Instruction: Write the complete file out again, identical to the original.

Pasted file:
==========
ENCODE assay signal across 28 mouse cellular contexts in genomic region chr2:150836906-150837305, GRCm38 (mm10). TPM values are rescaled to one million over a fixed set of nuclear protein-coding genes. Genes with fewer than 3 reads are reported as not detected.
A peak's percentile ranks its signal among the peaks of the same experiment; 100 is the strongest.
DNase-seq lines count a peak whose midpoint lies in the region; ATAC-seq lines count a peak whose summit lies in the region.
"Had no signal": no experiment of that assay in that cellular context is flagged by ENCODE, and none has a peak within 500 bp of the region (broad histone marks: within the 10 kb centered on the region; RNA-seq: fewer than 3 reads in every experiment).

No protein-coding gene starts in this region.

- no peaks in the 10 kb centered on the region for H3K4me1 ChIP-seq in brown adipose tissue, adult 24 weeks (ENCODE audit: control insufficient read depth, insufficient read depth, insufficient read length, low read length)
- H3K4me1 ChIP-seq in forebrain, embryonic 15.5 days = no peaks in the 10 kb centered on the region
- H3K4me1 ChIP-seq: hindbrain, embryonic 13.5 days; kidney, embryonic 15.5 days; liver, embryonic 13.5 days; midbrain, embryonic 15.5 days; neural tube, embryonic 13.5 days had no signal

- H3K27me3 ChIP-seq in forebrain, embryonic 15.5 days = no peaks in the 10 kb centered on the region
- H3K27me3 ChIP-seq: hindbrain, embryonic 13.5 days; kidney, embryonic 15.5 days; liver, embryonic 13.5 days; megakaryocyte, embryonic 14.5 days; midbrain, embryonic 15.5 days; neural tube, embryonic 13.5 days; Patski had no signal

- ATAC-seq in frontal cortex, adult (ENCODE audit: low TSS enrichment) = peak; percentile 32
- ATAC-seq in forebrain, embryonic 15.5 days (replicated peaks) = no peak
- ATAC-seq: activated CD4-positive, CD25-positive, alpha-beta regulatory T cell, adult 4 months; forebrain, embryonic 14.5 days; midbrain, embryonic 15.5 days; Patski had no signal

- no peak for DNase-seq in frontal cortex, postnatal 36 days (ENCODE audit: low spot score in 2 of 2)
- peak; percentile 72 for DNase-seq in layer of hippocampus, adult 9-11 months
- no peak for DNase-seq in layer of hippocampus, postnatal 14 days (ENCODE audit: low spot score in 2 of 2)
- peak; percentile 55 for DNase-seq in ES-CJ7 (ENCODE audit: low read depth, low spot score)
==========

ENCODE assay signal across 28 mouse cellular contexts in genomic region chr2:150836906-150837305, GRCm38 (mm10). TPM values are rescaled to one million over a fixed set of nuclear protein-coding genes. Genes with fewer than 3 reads are reported as not detected.
A peak's percentile ranks its signal among the peaks of the same experiment; 100 is the strongest.
DNase-seq lines count a peak whose midpoint lies in the region; ATAC-seq lines count a peak whose summit lies in the region.
"Had no signal": no experiment of that assay in that cellular context is flagged by ENCODE, and none has a peak within 500 bp of the region (broad histone marks: within the 10 kb centered on the region; RNA-seq: fewer than 3 reads in every experiment).

No protein-coding gene starts in this region.

- no peaks in the 10 kb centered on the region for H3K4me1 ChIP-seq in brown adipose tissue, adult 24 weeks (ENCODE audit: control insufficient read depth, insufficient read depth, insufficient read length, low read length)
- H3K4me1 ChIP-seq in forebrain, embryonic 15.5 days = no peaks in the 10 kb centered on the region
- H3K4me1 ChIP-seq: hindbrain, embryonic 13.5 days; kidney, embryonic 15.5 days; liver, embryonic 13.5 days; midbrain, embryonic 15.5 days; neural tube, embryonic 13.5 days had no signal

- H3K27me3 ChIP-seq in forebrain, embryonic 15.5 days = no peaks in the 10 kb centered on the region
- H3K27me3 ChIP-seq: hindbrain, embryonic 13.5 days; kidney, embryonic 15.5 days; liver, embryonic 13.5 days; megakaryocyte, embryonic 14.5 days; midbrain, embryonic 15.5 days; neural tube, embryonic 13.5 days; Patski had no signal

- ATAC-seq in frontal cortex, adult (ENCODE audit: low TSS enrichment) = peak; percentile 32
- ATAC-seq in forebrain, embryonic 15.5 days (replicated peaks) = no peak
- ATAC-seq: activated CD4-positive, CD25-positive, alpha-beta regulatory T cell, adult 4 months; forebrain, embryonic 14.5 days; midbrain, embryonic 15.5 days; Patski had no signal

- no peak for DNase-seq in frontal cortex, postnatal 36 days (ENCODE audit: low spot score in 2 of 2)
- peak; percentile 72 for DNase-seq in layer of hippocampus, adult 9-11 months
- no peak for DNase-seq in layer of hippocampus, postnatal 14 days (ENCODE audit: low spot score in 2 of 2)
- peak; percentile 55 for DNase-seq in ES-CJ7 (ENCODE audit: low read depth, low spot score)